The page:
*21/03/2017:**I have decided to accept Denis Serre's answer, even though it does not exactly answer my question, however I like its simplicity and I'd say it is close enough to the desired claim. Of course, I would still love to see the answer to my original question.*

We are given two subspaces $M$ and $N$ of $\mathbb{R}^d$ that have possibly non-empty intersection and let $C_M$ and $C_N$ be compact, convex sets in these subspaces both containing 0.

Moreover, suppose that we are given two strictly convex $C^2$-functions $f\colon M\to \mathbb{R}$ and $g\colon N\to \mathbb{R}$ that are equal on $M\cap N$. That $f,g$ are strictly convex means that their Hessians are *positive definite* and so, the eigenvalues of their Hessians are bounded below by some (common) $\delta>0$ on $C_M$ and $C_N$, respectively.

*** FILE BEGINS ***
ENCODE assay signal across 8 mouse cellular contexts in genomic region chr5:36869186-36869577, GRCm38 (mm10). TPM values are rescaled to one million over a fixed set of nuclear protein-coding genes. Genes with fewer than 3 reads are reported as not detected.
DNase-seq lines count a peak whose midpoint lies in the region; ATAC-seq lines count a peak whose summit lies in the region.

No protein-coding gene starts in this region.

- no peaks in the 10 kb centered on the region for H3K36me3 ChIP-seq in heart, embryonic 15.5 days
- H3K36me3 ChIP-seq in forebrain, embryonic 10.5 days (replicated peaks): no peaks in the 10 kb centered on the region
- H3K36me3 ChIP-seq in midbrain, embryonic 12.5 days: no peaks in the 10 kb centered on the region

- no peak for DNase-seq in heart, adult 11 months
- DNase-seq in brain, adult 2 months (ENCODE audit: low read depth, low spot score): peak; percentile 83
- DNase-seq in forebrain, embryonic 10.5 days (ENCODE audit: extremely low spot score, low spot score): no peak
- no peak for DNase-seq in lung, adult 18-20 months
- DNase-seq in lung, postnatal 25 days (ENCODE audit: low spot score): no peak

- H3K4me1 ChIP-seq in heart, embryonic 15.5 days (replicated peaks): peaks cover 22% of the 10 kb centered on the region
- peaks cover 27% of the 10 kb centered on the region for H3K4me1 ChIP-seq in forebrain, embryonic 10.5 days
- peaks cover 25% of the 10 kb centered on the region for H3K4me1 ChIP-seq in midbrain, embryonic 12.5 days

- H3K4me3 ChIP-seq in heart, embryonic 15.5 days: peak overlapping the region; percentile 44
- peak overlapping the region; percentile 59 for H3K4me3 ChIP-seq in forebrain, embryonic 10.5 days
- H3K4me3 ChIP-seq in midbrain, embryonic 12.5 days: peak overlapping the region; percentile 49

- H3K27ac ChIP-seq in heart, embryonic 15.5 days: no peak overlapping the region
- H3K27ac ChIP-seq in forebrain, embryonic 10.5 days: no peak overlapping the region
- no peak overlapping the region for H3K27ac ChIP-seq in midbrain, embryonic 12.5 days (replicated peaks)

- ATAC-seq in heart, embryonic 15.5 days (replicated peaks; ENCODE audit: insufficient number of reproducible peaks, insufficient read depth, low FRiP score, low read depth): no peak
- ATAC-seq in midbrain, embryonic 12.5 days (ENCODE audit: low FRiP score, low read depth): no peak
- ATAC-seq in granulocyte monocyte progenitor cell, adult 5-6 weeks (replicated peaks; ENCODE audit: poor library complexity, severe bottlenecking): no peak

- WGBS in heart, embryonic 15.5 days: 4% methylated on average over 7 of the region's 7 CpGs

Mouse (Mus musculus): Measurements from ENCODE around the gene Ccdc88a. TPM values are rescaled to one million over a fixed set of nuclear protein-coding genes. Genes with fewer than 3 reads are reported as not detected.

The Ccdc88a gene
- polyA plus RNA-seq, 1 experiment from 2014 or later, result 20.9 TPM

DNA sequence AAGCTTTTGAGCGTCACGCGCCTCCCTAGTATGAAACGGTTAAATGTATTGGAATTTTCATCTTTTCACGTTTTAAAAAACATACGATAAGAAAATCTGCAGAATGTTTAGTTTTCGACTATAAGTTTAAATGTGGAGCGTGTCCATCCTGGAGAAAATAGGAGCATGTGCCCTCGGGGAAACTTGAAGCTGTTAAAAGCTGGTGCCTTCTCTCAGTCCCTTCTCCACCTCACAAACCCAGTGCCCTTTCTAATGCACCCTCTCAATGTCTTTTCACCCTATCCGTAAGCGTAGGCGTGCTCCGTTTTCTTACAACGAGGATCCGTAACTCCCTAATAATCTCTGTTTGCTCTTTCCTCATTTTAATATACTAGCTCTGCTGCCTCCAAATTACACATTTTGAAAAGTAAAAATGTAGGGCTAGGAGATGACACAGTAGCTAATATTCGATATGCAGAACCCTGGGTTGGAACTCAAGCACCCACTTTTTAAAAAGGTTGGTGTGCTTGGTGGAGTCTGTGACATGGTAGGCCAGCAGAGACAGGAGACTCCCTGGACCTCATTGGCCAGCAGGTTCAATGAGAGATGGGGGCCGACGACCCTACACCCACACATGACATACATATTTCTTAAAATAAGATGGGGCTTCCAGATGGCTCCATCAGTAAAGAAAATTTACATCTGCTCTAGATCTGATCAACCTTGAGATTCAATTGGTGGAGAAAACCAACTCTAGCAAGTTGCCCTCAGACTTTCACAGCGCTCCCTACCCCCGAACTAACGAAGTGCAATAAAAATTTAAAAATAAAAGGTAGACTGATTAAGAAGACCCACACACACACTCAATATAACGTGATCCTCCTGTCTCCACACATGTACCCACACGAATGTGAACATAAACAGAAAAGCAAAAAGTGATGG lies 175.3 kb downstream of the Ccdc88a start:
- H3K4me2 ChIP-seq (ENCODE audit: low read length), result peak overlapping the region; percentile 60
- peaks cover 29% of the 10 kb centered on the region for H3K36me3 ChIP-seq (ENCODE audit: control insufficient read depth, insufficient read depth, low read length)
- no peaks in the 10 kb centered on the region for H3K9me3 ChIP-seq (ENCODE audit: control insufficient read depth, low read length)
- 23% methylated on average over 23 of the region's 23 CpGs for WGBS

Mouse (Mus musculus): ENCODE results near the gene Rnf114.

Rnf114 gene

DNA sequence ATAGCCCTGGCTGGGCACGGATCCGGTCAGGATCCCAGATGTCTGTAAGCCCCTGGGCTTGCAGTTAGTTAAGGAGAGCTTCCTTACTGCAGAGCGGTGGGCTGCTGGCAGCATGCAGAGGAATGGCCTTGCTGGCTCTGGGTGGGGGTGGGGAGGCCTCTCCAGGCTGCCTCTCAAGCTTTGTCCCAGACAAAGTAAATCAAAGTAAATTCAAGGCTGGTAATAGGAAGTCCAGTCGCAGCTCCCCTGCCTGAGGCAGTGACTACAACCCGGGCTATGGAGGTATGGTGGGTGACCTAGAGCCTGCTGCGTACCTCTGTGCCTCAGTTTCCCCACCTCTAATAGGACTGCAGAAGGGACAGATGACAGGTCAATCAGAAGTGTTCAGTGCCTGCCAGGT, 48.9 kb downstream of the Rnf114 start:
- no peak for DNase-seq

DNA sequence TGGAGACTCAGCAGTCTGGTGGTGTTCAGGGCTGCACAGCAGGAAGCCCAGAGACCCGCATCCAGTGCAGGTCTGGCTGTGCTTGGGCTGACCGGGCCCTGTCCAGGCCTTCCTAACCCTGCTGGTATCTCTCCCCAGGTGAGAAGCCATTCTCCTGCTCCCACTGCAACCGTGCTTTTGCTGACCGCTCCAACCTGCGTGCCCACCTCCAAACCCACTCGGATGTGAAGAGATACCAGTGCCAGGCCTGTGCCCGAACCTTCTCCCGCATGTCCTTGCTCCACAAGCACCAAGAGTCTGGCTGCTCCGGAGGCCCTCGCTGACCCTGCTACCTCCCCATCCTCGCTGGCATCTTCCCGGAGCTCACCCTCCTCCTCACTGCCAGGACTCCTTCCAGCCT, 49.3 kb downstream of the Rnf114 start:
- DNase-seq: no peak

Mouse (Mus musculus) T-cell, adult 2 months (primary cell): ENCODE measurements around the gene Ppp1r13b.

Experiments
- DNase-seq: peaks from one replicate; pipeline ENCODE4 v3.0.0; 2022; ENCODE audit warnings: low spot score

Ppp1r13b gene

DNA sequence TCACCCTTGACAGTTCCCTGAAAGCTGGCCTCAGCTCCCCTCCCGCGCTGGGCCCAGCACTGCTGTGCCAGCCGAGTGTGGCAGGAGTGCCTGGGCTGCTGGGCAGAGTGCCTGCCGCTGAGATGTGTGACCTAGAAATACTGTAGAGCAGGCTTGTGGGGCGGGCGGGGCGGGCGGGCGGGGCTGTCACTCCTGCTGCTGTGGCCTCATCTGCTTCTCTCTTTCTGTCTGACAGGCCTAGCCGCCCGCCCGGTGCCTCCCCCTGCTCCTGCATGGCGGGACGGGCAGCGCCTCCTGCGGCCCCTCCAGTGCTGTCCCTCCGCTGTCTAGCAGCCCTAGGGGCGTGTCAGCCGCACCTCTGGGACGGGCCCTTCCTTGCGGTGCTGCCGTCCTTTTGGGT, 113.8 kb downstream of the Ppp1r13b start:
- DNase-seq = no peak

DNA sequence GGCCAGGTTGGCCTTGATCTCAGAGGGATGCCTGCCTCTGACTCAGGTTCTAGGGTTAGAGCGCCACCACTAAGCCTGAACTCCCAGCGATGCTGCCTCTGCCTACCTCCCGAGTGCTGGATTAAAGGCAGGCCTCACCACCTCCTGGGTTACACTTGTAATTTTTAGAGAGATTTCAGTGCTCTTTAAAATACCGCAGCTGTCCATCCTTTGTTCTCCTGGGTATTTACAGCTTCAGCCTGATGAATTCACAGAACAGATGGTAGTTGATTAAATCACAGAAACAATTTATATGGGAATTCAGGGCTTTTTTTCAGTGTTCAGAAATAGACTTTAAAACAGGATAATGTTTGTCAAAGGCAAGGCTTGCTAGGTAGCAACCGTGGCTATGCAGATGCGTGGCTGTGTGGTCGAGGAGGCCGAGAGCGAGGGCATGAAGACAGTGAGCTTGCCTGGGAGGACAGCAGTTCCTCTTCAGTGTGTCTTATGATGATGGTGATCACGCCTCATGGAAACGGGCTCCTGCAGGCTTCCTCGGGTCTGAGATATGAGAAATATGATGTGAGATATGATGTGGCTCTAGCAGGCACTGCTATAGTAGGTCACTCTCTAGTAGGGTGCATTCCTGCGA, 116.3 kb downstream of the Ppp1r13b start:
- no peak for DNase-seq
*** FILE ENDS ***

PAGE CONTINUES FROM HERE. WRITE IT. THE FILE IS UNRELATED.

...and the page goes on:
The union function $f\cup g$ admits many extensions to a $C^2$-function defined on $\mathbb{R}^d$, some of them may written down explicitly by using projections onto these subspaces, however by using projections we always produce extra zeroes as eigenvalues of the extension. Hence my question:

Is it possible to extend $f\cup g$ to a $C^2$-function $h$ such that $$\inf_{x\in C_M\cup C_N}\min \sigma [D^2h(x)] \geqslant \delta?$$ Or at least $\geqslant \delta-\varepsilon$ for given $\varepsilon \in (0, \delta)$?

(Here, $D^2$ denotes Hessian and $\sigma$ is the set of all eigenvalues. Without loss of generality the canonical basis in $\mathbb{R}^d$ is contained in $M\cup N$.)
Note that we *do not* require $h$ to be convex.

The problem is that obviously $C_M\cup C_N$ is not convex as for compact, convex there are suitable versions of Whitney's extension theorem that would allow for such conclusions, however union of two subspaces is a particularly nice set in $\mathbb{R}^d$.